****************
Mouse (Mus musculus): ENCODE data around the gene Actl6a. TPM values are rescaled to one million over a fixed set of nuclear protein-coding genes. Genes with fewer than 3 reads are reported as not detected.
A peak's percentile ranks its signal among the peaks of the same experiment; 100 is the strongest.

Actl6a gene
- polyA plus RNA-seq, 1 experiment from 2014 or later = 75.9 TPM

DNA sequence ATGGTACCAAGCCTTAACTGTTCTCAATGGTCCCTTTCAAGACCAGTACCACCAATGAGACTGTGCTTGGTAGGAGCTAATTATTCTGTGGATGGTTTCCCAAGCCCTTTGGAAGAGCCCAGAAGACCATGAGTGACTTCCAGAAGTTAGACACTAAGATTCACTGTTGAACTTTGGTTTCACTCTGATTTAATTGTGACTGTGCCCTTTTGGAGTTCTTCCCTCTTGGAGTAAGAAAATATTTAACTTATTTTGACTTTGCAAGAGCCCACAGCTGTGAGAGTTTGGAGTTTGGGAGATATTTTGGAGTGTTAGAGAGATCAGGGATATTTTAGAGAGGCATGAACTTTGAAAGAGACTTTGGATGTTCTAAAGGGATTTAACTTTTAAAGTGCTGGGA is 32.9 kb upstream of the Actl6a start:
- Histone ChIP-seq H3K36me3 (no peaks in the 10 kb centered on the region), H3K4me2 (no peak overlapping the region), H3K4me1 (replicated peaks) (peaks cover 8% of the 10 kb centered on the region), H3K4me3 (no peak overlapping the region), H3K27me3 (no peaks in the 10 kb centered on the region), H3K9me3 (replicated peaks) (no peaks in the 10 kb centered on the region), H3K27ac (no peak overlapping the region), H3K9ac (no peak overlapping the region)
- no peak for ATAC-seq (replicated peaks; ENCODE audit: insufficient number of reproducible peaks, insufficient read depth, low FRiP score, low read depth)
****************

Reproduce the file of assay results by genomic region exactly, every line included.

Mouse (Mus musculus): ENCODE data around the gene Actl6a. TPM values are rescaled to one million over a fixed set of nuclear protein-coding genes. Genes with fewer than 3 reads are reported as not detected.
A peak's percentile ranks its signal among the peaks of the same experiment; 100 is the strongest.

Actl6a gene
- polyA plus RNA-seq, 1 experiment from 2014 or later = 75.9 TPM

DNA sequence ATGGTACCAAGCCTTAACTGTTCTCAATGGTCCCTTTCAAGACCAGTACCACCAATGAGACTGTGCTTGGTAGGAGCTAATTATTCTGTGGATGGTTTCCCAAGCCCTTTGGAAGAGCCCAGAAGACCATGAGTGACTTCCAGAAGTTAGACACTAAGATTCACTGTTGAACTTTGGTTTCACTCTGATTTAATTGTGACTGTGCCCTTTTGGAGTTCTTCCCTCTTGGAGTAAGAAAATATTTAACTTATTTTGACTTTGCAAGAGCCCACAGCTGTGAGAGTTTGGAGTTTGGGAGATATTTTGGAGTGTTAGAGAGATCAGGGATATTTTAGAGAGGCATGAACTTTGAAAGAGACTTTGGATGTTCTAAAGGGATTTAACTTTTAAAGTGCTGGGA is 32.9 kb upstream of the Actl6a start:
- Histone ChIP-seq H3K36me3 (no peaks in the 10 kb centered on the region), H3K4me2 (no peak overlapping the region), H3K4me1 (replicated peaks) (peaks cover 8% of the 10 kb centered on the region), H3K4me3 (no peak overlapping the region), H3K27me3 (no peaks in the 10 kb centered on the region), H3K9me3 (replicated peaks) (no peaks in the 10 kb centered on the region), H3K27ac (no peak overlapping the region), H3K9ac (no peak overlapping the region)
- no peak for ATAC-seq (replicated peaks; ENCODE audit: insufficient number of reproducible peaks, insufficient read depth, low FRiP score, low read depth)